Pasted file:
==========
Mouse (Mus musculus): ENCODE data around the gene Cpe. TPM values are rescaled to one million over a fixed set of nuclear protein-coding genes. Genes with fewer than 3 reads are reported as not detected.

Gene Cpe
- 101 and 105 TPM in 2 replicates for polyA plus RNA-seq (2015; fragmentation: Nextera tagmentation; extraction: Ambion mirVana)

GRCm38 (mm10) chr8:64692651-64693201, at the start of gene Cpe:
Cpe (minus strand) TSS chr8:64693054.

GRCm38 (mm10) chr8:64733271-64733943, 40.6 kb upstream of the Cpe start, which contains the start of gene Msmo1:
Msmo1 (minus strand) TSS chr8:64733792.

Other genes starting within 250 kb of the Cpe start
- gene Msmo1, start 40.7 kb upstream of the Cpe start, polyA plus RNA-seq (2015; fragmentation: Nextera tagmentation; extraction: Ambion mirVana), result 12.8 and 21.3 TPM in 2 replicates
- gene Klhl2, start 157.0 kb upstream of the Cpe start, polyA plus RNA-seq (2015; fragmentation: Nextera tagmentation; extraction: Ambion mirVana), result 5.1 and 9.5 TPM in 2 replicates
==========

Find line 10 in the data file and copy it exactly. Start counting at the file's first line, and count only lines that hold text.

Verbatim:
- gene Klhl2, start 157.0 kb upstream of the Cpe start, polyA plus RNA-seq (2015; fragmentation: Nextera tagmentation; extraction: Ambion mirVana), result 5.1 and 9.5 TPM in 2 replicates